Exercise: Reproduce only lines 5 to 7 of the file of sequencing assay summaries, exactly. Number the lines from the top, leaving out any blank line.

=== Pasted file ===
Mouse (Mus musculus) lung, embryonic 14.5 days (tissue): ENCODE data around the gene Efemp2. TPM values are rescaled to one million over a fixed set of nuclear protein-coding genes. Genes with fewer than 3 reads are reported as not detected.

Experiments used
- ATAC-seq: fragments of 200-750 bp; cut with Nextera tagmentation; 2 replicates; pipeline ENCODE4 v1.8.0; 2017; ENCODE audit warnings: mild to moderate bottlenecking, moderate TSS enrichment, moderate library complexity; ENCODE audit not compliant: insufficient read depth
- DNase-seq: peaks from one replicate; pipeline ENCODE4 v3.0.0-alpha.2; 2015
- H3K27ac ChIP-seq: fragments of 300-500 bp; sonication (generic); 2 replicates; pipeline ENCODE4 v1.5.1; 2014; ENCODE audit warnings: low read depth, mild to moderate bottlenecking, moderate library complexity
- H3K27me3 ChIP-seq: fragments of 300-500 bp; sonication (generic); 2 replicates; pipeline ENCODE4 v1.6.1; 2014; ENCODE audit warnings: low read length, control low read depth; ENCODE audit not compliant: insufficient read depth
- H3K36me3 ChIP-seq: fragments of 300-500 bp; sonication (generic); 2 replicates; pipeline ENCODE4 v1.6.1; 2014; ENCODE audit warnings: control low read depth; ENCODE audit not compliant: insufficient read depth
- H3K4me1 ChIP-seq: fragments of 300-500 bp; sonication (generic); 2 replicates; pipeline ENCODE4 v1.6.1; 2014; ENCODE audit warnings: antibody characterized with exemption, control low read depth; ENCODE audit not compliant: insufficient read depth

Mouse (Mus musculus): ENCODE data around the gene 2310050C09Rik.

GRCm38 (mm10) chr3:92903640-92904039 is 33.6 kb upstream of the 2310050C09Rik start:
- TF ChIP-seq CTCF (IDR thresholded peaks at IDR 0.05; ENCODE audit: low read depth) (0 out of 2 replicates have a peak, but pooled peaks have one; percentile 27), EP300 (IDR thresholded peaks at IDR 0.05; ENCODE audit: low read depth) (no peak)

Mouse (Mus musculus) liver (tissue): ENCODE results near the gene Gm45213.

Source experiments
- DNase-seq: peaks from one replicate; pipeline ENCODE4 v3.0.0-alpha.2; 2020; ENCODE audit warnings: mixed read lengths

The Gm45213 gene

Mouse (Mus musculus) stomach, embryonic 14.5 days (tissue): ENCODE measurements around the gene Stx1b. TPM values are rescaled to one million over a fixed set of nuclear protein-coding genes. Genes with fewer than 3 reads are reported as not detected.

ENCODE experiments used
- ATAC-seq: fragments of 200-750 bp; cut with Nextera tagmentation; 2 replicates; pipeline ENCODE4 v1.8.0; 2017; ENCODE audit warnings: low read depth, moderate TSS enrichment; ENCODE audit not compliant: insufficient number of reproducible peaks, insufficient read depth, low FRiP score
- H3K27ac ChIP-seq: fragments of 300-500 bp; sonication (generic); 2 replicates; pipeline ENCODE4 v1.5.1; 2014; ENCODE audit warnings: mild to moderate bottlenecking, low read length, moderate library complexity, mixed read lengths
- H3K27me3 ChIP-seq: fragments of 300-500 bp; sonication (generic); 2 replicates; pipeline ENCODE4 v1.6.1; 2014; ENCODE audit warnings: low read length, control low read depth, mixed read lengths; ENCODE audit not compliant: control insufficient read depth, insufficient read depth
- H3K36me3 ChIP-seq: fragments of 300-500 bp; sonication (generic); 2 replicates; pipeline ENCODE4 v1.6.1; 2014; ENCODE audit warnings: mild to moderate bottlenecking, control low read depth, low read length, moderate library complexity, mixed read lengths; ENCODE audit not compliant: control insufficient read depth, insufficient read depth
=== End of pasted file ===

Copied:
- H3K27ac ChIP-seq: fragments of 300-500 bp; sonication (generic); 2 replicates; pipeline ENCODE4 v1.5.1; 2014; ENCODE audit warnings: low read depth, mild to moderate bottlenecking, moderate library complexity
- H3K27me3 ChIP-seq: fragments of 300-500 bp; sonication (generic); 2 replicates; pipeline ENCODE4 v1.6.1; 2014; ENCODE audit warnings: low read length, control low read depth; ENCODE audit not compliant: insufficient read depth
- H3K36me3 ChIP-seq: fragments of 300-500 bp; sonication (generic); 2 replicates; pipeline ENCODE4 v1.6.1; 2014; ENCODE audit warnings: control low read depth; ENCODE audit not compliant: insufficient read depth